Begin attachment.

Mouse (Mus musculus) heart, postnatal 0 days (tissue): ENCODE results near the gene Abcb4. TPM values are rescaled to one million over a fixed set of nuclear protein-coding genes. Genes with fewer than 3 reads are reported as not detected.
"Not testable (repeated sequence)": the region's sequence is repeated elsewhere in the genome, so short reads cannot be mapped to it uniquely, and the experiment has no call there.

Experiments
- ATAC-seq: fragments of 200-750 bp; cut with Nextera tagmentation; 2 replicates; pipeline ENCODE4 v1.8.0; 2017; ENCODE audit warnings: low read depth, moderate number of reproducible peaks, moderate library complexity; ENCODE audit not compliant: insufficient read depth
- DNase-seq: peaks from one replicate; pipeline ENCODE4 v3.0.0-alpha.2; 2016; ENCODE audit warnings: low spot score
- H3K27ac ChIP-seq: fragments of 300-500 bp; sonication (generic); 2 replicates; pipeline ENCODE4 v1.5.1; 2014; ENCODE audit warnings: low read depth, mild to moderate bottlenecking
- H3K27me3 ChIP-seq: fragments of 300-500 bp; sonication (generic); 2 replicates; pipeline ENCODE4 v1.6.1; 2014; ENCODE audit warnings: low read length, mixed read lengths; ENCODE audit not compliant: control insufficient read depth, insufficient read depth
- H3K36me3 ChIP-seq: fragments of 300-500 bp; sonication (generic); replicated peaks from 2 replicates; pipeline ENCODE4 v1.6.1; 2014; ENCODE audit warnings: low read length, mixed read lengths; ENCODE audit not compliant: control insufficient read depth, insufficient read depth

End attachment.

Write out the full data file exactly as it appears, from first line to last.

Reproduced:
Mouse (Mus musculus) heart, postnatal 0 days (tissue): ENCODE results near the gene Abcb4. TPM values are rescaled to one million over a fixed set of nuclear protein-coding genes. Genes with fewer than 3 reads are reported as not detected.
"Not testable (repeated sequence)": the region's sequence is repeated elsewhere in the genome, so short reads cannot be mapped to it uniquely, and the experiment has no call there.

Experiments
- ATAC-seq: fragments of 200-750 bp; cut with Nextera tagmentation; 2 replicates; pipeline ENCODE4 v1.8.0; 2017; ENCODE audit warnings: low read depth, moderate number of reproducible peaks, moderate library complexity; ENCODE audit not compliant: insufficient read depth
- DNase-seq: peaks from one replicate; pipeline ENCODE4 v3.0.0-alpha.2; 2016; ENCODE audit warnings: low spot score
- H3K27ac ChIP-seq: fragments of 300-500 bp; sonication (generic); 2 replicates; pipeline ENCODE4 v1.5.1; 2014; ENCODE audit warnings: low read depth, mild to moderate bottlenecking
- H3K27me3 ChIP-seq: fragments of 300-500 bp; sonication (generic); 2 replicates; pipeline ENCODE4 v1.6.1; 2014; ENCODE audit warnings: low read length, mixed read lengths; ENCODE audit not compliant: control insufficient read depth, insufficient read depth
- H3K36me3 ChIP-seq: fragments of 300-500 bp; sonication (generic); replicated peaks from 2 replicates; pipeline ENCODE4 v1.6.1; 2014; ENCODE audit warnings: low read length, mixed read lengths; ENCODE audit not compliant: control insufficient read depth, insufficient read depth